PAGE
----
The application process takes place in April with universities publishing their required standards as students prepare for the examination. Students make the decision on which university to have their exam marked at just before the exam date in early July. Top public universities receive the largest number of applicants, with lesser-known private universities receiving the fewest. Students who fail to gain admittance to their first choice institutions are allowed to apply to other universities in a second round in the autumn.
Typically, colleges have a cut-off mark of around 10 (out of 30), while universities set their scores at 13 or higher with top universities requiring around 20 points. Entry requirements for private universities tend to be lower than for public universities.
The examination is the only determinant of which school a student will attend and is therefore an incredibly high stakes affair in a country where many poor students see a university diploma from a well-regarded university as the only way to rise out of poverty and into the middle class. There had been plans to eliminate the exam by 2010, but those were abandoned, in part due to concerns over high school grade inflation and in-class cheating on school-administered tests. Officials now hope to make substantive changes to the system by 2020 in a bid to promote critical thinking over rote learning in high school, and also to curb the proliferating cram industry, by allowing institutions to select students based on school records. A select few institutions will reportedly be allowed to adopt their own admission systems for the 2014/15 cycle under a trial scheme. The centralized examination would be kept for some elite schools and programs after 2020, according to current plans.
Three examinations are administered in one of five groups depending on the major that the student wants to pursue:
- Group A: mathematics, physics and chemistry (for specialization in physics, engineering and computer science).
- Group B: mathematics, biology and chemistry (for specialization in medical and biological sciences).
- Group C: history, geography and literature (for specialization in humanities and social sciences).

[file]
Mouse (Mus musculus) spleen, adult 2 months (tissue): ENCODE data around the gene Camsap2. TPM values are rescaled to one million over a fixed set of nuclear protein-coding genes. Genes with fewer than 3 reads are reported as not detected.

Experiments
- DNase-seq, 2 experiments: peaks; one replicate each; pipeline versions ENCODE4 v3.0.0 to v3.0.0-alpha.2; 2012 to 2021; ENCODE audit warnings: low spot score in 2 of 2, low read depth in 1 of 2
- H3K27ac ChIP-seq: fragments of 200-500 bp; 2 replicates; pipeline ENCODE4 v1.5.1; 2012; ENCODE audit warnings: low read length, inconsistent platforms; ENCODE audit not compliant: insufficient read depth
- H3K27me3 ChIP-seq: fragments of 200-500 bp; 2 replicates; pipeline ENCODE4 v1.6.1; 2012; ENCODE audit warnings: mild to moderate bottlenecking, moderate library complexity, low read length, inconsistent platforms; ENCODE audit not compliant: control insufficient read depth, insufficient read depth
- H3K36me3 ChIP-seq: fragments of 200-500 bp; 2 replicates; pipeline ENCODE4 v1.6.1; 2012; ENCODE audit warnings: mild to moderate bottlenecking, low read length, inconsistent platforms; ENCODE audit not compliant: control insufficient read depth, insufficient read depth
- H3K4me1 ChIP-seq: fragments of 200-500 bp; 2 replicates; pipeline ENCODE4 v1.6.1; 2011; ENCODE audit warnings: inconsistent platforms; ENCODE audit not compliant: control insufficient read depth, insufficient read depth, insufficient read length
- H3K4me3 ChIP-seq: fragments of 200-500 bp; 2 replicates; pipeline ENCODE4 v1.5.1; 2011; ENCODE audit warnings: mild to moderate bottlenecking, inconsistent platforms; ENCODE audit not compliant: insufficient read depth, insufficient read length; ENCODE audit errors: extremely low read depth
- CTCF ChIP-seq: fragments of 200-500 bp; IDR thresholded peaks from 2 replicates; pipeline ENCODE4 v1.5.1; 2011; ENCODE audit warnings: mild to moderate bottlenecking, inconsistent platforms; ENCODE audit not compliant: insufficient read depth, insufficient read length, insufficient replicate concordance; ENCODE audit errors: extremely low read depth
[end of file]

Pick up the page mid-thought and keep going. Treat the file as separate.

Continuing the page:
- Group D: foreign languages, literature, mathematics (for specialization in foreign languages and foreign trade).
- Group E: mathematics, physics and another subject (for specialization in other fields).
Some students take multiple examinations if they are unsure of the major they wish to pursue.
Students with a three-year junior college diploma (bằng tốt nghiệp cao đẳng) can transfer to a bachelor’s degree program with advanced standing (up to two years).
It can take up to a year for the school leaving certificate to be issued, so students are initially awarded provisional certificates (giấy chứng nhận tốt nghiệp), allowing students to sit any necessary entrance examinations for higher education. The provisional certificate, which becomes redundant once the definitive certificate is issued, provides results from the final secondary examinations.
Junior College Admission
The bằng tốt nghiệp cao đẳng (Diploma of Secondary Vocational Education) grants access to higher education, with students primarily enrolling in junior colleges. Individual colleges may also administer an entrance examination.
Types of Institution
University-level higher education is offered at three main types of institution: multidisciplinary universities (Đại học), senior colleges with a narrower teaching focus (trường Đại học), and institutes (Học viện) which also tend to have a narrow disciplinary focus, but with a specialized research capacity.
The five biggest and most prestigious multidisciplinary universities are Vietnam National Unversity, Hanoi; Vietnam National University, Ho Chi Minh City; Hue University; University of Da Nang; and Thai Hguyen University. All were created in the 1990s through a series of mergers. They offer both undergraduate and graduate education.
Specialized institutions focus on one or two areas of study, including engineering, economics, law or foreign languages. Degree programs are offered at both the undergraduate and graduate levels.
In addition to public institutions of higher education, semi-public and entirely private universities are permitted to operate and charge tuition fees. Currently, the private sector accounts for 20 percent of schools and 15 percent of total enrollment at the tertiary level, according to 2012 government figures. Generally speaking, private higher education is perceived to be of a lower quality than that offered at public institutions.
Junior colleges (trường cao đẳng) and vocational training centers offer sub-degree programs. Associate’s degrees offered at junior colleges give advanced standing into degree programs or lead to employment. Shorter vocational certificate programs lead to employment only.
Most colleges are under the supervision of the relevant ministry, but an increasing number of private colleges are opening.
Currently, there are a total of 419 universities and colleges operating in Vietnam, with 185 university-level institutions and 234 colleges.
Typically, junior colleges offer vocational education with an academic focus, issuing Vocational Education Graduation Diplomas (bằng tốt nghiệp trung học chuyên nghiệp) and associate degrees (cử nhân cao đẳng – or – bằng tốt nghiệp cao đẳng). They can be specialized colleges, community colleges or teacher training colleges.
Diploma programs require one to two and a half years of full-time study after upper secondary school or three to four years after lower secondary school. Graduates may apply for admission to university.